More human rights abuse by the "good guys."

Discussion in 'Politics' started by ZZZzzzzzzz, Feb 25, 2006.

  1. February 26, 2006

    A Growing Afghan Prison Rivals Bleak Guantánamo


    While an international debate rages over the future of the American detention center at Guantánamo Bay, Cuba, the military has quietly expanded another, less-visible prison in Afghanistan, where it now holds some 500 terror suspects in more primitive conditions, indefinitely and without charges.

    Pentagon officials have often described the detention site at Bagram, a cavernous former machine shop on an American air base 40 miles north of Kabul, as a screening center. They said most of the detainees were Afghans who might eventually be released under an amnesty program or transferred to an Afghan prison that is to be built with American aid.

    But some of the detainees have already been held at Bagram for as long as two or three years. And unlike those at Guantánamo, they have no access to lawyers, no right to hear the allegations against them and only rudimentary reviews of their status as "enemy combatants," military officials said.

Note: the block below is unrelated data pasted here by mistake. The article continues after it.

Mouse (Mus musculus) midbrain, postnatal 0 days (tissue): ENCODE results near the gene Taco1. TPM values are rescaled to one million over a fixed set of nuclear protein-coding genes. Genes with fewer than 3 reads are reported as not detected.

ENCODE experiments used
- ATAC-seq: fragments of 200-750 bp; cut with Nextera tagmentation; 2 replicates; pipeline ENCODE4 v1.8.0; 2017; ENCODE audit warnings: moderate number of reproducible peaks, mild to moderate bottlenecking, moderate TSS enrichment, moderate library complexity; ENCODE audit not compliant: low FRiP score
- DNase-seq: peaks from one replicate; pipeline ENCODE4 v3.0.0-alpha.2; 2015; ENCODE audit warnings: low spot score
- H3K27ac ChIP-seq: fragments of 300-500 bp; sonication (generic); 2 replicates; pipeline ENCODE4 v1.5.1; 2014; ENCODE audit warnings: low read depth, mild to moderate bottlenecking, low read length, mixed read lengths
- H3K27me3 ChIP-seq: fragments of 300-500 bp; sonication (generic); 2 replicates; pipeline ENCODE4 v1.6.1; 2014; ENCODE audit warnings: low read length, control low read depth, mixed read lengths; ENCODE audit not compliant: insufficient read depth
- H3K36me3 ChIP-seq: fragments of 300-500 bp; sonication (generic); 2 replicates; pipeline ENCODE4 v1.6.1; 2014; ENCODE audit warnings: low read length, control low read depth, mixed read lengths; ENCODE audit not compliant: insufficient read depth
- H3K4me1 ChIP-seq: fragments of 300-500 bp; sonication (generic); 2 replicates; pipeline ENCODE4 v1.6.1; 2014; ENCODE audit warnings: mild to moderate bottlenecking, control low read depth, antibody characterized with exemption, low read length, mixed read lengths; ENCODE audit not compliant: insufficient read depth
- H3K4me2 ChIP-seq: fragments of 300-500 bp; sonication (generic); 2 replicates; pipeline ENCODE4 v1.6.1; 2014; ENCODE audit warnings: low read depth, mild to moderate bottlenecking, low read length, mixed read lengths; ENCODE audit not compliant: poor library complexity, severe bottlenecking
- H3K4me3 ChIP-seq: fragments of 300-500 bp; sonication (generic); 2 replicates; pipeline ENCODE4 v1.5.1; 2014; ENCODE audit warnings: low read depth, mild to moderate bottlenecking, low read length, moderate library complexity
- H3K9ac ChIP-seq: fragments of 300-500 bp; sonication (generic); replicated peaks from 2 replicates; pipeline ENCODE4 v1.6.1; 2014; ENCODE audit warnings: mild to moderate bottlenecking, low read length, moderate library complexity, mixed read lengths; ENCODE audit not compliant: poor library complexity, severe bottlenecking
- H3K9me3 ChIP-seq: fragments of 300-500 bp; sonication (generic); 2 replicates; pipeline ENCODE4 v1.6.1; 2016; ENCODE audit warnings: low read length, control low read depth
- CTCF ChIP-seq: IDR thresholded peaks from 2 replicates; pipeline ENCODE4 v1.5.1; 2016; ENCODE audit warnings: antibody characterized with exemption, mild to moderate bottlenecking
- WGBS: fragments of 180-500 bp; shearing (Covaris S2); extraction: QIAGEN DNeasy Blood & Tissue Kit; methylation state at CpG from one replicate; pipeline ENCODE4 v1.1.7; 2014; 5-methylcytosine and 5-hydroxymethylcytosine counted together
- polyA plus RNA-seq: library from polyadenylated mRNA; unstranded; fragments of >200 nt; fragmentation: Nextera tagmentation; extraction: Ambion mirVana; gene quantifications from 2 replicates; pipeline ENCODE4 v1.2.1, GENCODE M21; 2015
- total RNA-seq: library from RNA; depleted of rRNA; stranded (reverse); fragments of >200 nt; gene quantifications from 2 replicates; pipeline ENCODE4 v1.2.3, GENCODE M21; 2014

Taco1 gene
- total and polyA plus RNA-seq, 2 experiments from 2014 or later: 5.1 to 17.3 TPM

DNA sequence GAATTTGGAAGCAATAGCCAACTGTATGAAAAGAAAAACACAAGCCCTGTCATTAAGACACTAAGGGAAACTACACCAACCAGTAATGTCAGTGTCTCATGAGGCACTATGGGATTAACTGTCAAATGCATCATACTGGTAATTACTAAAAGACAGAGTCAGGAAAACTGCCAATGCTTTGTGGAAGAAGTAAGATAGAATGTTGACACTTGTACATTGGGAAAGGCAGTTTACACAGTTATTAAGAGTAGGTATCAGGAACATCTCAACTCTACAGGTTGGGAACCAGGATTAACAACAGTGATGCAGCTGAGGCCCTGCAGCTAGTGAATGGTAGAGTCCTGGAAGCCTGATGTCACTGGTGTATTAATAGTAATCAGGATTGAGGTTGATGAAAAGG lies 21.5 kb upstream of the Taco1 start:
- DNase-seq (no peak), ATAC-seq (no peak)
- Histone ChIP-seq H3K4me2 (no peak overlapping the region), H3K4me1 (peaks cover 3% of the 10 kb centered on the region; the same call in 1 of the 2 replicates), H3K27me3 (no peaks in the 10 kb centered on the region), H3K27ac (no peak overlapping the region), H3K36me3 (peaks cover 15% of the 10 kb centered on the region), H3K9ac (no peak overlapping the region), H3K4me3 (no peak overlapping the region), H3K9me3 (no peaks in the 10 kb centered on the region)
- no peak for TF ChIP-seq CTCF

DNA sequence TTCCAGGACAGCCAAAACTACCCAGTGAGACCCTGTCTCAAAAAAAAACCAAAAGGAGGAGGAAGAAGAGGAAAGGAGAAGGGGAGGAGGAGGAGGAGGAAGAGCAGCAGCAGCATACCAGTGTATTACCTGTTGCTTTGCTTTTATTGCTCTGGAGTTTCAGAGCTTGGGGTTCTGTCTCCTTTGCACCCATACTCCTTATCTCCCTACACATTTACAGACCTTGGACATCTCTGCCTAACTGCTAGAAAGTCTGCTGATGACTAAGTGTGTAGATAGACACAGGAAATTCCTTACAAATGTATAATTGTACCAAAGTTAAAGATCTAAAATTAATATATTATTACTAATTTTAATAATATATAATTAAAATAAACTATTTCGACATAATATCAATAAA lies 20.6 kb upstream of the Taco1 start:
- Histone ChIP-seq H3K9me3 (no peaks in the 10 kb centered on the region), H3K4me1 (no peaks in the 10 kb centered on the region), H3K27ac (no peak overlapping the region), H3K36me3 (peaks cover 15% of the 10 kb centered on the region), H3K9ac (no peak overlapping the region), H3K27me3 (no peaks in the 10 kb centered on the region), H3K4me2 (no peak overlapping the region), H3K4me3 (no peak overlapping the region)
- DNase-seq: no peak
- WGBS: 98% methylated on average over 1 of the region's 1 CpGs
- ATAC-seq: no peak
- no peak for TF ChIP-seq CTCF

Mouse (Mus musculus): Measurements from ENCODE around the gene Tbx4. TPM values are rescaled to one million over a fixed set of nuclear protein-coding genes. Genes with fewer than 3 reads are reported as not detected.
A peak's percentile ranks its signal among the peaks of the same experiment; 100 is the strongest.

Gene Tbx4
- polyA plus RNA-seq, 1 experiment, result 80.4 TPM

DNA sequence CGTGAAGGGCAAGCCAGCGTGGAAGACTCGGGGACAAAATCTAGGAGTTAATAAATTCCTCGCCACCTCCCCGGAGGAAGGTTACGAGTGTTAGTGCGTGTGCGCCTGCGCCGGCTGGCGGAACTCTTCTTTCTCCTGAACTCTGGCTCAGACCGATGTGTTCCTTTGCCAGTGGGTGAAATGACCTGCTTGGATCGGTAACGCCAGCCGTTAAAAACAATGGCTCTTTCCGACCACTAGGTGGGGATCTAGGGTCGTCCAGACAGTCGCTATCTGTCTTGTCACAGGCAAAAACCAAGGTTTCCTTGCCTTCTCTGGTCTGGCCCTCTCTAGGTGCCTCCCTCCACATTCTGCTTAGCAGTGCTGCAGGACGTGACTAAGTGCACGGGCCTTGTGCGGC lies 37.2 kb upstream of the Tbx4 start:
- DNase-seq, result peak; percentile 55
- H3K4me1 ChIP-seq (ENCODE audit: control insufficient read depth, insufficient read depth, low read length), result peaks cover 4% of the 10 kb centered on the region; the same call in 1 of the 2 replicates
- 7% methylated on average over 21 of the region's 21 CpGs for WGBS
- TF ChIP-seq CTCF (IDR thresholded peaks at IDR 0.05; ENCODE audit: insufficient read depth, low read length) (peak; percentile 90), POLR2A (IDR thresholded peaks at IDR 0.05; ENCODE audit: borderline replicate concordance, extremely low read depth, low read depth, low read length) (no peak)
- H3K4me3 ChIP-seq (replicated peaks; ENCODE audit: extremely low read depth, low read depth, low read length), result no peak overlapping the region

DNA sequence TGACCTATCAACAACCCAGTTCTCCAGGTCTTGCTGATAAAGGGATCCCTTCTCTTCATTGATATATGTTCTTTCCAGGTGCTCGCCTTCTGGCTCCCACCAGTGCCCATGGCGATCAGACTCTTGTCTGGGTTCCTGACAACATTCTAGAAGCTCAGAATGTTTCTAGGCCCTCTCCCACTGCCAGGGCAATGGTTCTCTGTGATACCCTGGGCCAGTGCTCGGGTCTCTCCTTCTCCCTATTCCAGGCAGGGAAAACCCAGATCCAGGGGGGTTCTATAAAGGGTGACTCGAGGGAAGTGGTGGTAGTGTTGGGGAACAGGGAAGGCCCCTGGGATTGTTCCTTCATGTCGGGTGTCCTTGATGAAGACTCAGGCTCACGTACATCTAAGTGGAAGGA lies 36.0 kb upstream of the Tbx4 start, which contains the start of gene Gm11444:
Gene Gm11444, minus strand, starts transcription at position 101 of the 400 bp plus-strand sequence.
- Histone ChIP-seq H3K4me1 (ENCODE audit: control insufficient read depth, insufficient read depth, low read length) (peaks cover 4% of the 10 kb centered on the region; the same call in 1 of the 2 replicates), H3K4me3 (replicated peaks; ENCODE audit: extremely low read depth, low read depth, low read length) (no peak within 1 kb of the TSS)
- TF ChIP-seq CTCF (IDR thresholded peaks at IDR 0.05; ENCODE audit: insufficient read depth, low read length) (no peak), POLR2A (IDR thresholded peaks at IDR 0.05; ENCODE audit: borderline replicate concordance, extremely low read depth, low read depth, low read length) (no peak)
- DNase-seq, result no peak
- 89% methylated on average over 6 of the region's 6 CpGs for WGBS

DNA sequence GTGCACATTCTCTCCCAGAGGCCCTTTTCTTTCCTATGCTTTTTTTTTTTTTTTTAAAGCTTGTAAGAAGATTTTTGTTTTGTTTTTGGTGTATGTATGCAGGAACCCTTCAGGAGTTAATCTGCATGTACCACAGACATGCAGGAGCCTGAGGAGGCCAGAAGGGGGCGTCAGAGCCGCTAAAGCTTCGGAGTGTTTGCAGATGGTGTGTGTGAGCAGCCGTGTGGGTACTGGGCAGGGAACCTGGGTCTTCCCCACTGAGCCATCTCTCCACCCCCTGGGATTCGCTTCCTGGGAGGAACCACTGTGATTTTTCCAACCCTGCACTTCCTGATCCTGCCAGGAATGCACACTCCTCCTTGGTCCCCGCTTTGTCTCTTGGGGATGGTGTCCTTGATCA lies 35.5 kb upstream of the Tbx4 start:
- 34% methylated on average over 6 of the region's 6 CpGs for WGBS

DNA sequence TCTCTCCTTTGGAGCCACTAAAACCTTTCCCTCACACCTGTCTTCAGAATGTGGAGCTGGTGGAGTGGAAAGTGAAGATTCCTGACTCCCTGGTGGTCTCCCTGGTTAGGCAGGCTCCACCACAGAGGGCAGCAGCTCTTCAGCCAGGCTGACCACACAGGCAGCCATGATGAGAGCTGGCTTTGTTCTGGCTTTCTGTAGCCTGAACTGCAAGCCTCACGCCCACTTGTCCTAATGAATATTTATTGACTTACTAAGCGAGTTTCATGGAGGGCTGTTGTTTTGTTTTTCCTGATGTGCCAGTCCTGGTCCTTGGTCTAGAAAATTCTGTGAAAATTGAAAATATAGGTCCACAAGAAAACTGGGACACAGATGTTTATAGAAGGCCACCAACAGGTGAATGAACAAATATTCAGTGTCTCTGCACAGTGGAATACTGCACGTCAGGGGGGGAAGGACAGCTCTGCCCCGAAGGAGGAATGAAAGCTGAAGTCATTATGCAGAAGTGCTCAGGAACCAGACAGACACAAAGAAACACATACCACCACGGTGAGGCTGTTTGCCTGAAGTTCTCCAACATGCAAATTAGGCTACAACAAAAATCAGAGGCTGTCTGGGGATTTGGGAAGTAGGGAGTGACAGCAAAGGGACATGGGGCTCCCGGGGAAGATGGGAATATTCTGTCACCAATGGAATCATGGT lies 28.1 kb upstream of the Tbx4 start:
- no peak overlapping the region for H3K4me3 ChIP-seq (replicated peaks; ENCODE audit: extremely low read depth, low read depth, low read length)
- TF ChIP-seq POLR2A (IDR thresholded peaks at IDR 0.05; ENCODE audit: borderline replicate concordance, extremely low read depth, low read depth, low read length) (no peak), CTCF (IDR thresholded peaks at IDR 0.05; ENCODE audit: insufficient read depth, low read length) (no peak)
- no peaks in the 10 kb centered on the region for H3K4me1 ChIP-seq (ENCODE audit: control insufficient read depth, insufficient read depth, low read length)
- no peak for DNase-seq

Privately, some administration officials acknowledge that the situation at Bagram has increasingly come to resemble the legal void that led to a landmark Supreme Court ruling in June 2004 affirming the right of prisoners at Guantánamo to challenge their detention in United States courts.

    While Guantánamo offers carefully scripted tours for members of Congress and journalists, Bagram has operated in rigorous secrecy since it opened in 2002. It bars outside visitors except for the International Red Cross and refuses to make public the names of those held there. The prison may not be photographed, even from a distance.

    From the accounts of former detainees, military officials and soldiers who served there, a picture emerges of a place that is in many ways rougher and more bleak than its counterpart in Cuba. Men are held by the dozen in large wire cages, the detainees and military sources said, sleeping on the floor on foam mats and, until about a year ago, often using plastic buckets for latrines. Before recent renovations, they rarely saw daylight except for brief visits to a small exercise yard.

    "Bagram was never meant to be a long-term facility, and now it's a long-term facility without the money or resources," said one Defense Department official who has toured the detention center. Comparing the prison with Guantánamo, the official added, "Anyone who has been to Bagram would tell you it's worse."

    Former detainees said the renovations had improved conditions somewhat, and human rights groups said reports of abuse had steadily declined there since 2003. Nonetheless, the Pentagon's chief adviser on detainee issues, Charles D. Stimson, declined to be interviewed on Bagram, as did senior detention officials at the United States Central Command, which oversees military operations in Afghanistan.